Solomon v. Bert Bell/Pete Rozelle NFL Player Retirement Plan et al
MEMORANDUM AND ORDER Granting in Part 23 Motion for Summary Judgment; Denying 27 Motion for Summary Judgment. Signed by Judge Marvin J. Garbis on 3/4/2016. (bas, Deputy Clerk)
IN THE UNITED STATES DISTRICT COURT
FOR THE DISTRICT OF MARYLAND
THE BERT BELL/PETE ROZELLE NFL
PLAYER RETIREMENT PLAN and THE
NFL PLAYER SUPPLEMENTAL
CIVIL ACTION NO. MJG-14-3570
MEMORANDUM AND ORDER RE: MOTIONS FOR SUMMARY JUDGMENT
The Court has before it Plaintiff's Motion for Summary
Judgment [ECF No. 23], Defendants' Motion for Judgment on the
Administrative Record [ECF No. 27], and the materials submitted
The Court has held a hearing and had the
benefit of the arguments of counsel.
As discussed herein, Plaintiff Jesse Solomon ("Solomon")
has sued Defendants the Bert Bell/Pete Rozelle NFL Player
Retirement Plan and the NFL Player Supplemental Disability Plan
(collectively referred to as "the Plan") for payment of certain
Upon his graduation from Florida State University in 1986
with a Bachelor's degree in Political Science, Solomon played
Minnesota Vikings until 1989.
In 1989, he was traded to the
Dallas Cowboys and played for that team until 1991.
In 1991, he
was traded to the New England Patriots and then immediately retraded to the Tampa Bay Buccaneers, for whom he played in 199192.
He was released by the Buccaneers in 1992 and played for
the Atlanta Falcons from 1992 until 1994.
In 1994, he signed
professional football at the end of the 1994/95 season.
Over the course of his nine-season NFL career, it is
estimated that Solomon sustained approximately 69,000 "fullspeed contact hits."
"Too many times to count," he
experienced "triple vision" after an impact and would, at times,
"lose sense of who [he was]."
sustained numerous injuries to his knees and underwent multiple
knee operations to repair ligaments, tendons, and scar tissue.
All citations herein to "AR" refer to the Administrative
Record filed under seal by the Plan [ECF No. 28].
Following his NFL career, Solomon completed a Master's
degree program at Florida A&M University, obtained a Florida
teaching and coaching certificate, and worked, starting in 2001,
as a high school football coach and physical education
But, as time passed, he suffered increasingly from
chronic headaches, joint problems, depression, and anxiety.
In 2005, an MRI of Solomon's brain revealed abnormalities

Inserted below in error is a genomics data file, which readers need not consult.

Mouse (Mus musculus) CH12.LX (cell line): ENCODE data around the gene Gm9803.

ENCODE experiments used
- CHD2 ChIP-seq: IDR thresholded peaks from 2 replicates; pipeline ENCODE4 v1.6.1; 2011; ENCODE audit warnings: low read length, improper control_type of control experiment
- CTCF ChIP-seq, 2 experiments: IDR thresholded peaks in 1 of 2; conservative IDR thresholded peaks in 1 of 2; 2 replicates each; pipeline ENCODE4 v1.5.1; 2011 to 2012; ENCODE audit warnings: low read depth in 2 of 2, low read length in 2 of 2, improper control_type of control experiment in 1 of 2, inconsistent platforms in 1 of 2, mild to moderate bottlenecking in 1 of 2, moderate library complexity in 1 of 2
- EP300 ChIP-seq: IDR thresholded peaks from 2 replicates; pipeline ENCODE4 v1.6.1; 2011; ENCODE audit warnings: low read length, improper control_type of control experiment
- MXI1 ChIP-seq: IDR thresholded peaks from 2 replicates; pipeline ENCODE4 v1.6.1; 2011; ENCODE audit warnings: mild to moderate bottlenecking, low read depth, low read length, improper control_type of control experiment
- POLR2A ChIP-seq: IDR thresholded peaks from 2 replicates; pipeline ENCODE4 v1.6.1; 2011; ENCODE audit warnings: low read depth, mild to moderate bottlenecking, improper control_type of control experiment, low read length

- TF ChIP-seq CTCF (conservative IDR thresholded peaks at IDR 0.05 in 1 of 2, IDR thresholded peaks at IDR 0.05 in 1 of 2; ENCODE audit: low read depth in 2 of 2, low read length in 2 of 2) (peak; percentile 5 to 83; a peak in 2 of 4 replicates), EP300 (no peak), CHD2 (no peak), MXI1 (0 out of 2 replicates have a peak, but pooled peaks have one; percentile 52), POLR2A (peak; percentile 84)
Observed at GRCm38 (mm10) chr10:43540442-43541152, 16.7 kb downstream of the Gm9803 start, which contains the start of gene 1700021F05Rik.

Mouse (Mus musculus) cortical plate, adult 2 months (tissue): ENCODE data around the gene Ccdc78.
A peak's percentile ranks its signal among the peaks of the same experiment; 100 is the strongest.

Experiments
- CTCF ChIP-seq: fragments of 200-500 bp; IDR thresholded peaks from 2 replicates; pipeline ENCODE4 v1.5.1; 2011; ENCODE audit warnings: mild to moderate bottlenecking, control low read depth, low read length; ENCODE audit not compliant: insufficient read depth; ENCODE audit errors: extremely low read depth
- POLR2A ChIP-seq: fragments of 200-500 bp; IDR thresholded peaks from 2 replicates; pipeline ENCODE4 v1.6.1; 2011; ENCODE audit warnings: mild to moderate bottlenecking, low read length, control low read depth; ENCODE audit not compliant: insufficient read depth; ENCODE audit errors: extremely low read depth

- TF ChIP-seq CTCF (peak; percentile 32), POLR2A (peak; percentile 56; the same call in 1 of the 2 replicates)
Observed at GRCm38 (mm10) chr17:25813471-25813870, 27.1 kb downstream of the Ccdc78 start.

that his physician, Dr. Hudson, opined were "most likely a
result of multiple high velocity impacts in a helmet-to-helmet
fashion and chronic concussion syndrome."
In that same
report, Dr. Hudson noted that he suffered from a wide variety of
injuries "that are likely to worsen with time and are seemingly
the result of the violent conditions he experienced during his
In 2007, Solomon was forced to resign from
his high school teaching and coaching job because of changing
behaviors, namely that he kept "losing his cool."
has been unemployed ever since.
On October 29, 2008, an Occupational Therapist, Brian
Matuszak, opined that Solomon was totally and permanently
disabled ("TPD"), noting:
Mr. Solomon is not able to perform even
SEDENTARY level of work secondary to his
inability to sit greater than 10 mins. at
one time without change in positioning,
stand for greater than 2-3 mins. at one time
and walk for greater than 10-15 mins. at one
time, poor concentration requiring frequent
redirection secondary to his focus on pain
which inhibits vocational productivity, poor
overall endurance inhibiting ability to
maintain basic positional tolerances and
sustain concentration to perform sedentary
tasks over a full workday.
The Plan provides disability benefits to, among others not
here relevant, retired players like Solomon who become TPD as a
result of their football career and are thus unable to work
The level of benefits paid varies depending
upon when the player's disability manifested.
"Football Degenerative" benefits2 are paid for
disabilities stemming from a player's football career
that manifest within 15 years of retirement;
See Plan Section 5.1(c), AR 023.
Lesser "Inactive" benefits are paid for disabilities
not stemming from a player's football career, or if
stemming from a player's football career, that did not
manifest within 15 years of retirement.
See Plan Section 5.1(d), AR 023-24.
However it is
of these benefits as of the date of the Board
at issue is different from the amount at present.
clear that, at all times, Football Degenerative
greater than Inactive benefits.
Because Solomon retired at the end of the 1994/95 season,
in order to be eligible for Football Degenerative benefits, his
disability must have manifested by March 31, 2010.
The Plan provides a review process for consideration of
applications for disability benefits from current and former
Applications are initially considered by a two-
person Disability Initial Claims Committee ("the Committee").
An applicant can appeal from an adverse Committee decision to
the six member3 Retirement Board ("the Board").
On March 11, 2009, Solomon, not represented by an attorney,
applied to the Disability Initial Claims Committee ("the First
Application") for T&P benefits under the Plan, claiming that he
was TPD based on a variety of orthopedic impairments.
On May 14, 2009, the Committee denied the First
On July 13, 2009, Solomon filed an application with the